NASA's new Mars rover launches from Florida to seek signs of past life

Gregg Newton / AFP

NASA's next-generation Mars rover Perseverance blasted off from Florida's Cape Canaveral on Thursday atop an Atlas 5 rocket on a $2.4 billion mission to search for traces of potential past life.

Perseverance is due to land at the base of an 820-foot-deep crater called Jezero, a former lake from 3.5 billion years ago that scientists suspect could bear evidence of potential past microbial life on Mars.

It is expected to reach Mars next February.

Scientists have long debated whether Mars - once a much more hospitable place than it is today - ever harbored life. Water is considered a key ingredient for life, and the Mars billions of years ago had lots of it on the surface before the planet became a harsh and desolate outpost.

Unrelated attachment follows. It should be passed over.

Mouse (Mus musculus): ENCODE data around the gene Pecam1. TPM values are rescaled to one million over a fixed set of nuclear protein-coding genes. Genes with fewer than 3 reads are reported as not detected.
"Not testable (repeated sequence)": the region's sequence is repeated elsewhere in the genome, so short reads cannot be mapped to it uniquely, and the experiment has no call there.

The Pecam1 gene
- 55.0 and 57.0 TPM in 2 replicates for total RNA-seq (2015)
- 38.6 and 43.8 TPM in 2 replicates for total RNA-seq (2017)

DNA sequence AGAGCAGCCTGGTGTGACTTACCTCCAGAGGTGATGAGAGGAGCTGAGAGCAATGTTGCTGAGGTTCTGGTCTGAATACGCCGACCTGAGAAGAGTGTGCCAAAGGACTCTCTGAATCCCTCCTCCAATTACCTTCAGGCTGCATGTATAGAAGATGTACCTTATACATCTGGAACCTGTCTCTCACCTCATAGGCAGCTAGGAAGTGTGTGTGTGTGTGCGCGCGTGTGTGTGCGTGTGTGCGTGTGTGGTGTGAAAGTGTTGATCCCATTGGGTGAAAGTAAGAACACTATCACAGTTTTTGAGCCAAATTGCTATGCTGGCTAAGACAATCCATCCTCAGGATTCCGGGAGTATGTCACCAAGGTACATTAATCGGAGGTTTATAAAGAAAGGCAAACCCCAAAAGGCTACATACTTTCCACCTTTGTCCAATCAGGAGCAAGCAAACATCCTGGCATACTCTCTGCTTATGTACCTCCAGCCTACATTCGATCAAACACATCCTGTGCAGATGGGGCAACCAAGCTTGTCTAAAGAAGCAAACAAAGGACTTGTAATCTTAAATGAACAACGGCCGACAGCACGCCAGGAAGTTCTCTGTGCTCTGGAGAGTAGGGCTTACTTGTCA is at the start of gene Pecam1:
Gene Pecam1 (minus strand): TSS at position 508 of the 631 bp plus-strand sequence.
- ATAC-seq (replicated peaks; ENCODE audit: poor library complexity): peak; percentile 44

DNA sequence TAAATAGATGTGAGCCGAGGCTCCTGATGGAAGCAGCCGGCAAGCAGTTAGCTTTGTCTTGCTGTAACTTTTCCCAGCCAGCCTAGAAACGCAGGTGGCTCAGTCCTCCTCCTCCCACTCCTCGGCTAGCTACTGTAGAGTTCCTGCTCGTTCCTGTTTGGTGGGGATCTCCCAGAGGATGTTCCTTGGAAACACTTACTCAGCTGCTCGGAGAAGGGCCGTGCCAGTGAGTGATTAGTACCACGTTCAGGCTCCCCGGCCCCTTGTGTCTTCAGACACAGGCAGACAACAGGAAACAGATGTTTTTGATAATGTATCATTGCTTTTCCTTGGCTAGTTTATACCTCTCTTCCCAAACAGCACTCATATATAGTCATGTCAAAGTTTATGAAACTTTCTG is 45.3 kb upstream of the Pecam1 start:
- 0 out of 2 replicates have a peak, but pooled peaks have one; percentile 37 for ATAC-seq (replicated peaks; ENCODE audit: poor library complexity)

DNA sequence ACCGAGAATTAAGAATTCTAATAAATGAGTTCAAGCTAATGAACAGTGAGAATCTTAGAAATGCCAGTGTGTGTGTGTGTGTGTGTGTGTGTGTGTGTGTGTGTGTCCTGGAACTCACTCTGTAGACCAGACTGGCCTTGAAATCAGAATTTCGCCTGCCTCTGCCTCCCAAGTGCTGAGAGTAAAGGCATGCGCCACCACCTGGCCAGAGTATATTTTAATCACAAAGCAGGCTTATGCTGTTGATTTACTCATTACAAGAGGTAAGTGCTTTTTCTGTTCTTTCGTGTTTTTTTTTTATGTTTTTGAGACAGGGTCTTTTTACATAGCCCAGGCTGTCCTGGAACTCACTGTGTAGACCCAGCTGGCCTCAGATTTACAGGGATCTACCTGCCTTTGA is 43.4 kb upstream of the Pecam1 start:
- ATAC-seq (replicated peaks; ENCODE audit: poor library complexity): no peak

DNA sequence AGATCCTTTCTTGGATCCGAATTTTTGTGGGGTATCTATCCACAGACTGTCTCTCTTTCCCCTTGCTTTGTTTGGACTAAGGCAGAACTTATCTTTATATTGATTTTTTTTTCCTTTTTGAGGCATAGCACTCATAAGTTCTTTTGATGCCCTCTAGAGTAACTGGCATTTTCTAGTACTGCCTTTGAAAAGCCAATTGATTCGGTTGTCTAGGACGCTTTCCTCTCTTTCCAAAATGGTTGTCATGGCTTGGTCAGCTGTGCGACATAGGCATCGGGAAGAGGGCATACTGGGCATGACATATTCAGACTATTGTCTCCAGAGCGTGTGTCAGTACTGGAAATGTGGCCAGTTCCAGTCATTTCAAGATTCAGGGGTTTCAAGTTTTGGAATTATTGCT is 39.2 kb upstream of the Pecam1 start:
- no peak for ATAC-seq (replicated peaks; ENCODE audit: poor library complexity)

The next-generation robotic rover - a car-sized six-wheeled scientific vehicle - is also scheduled to deploy a mini helicopter on Mars and test out equipment for future human missions to the fourth planet from the sun.

This marked NASA's ninth journey to the Martian surface.

This was scheduled as the third launch from Earth to Mars during a busy month of July, following probes sent by the United Arab Emirates and China.

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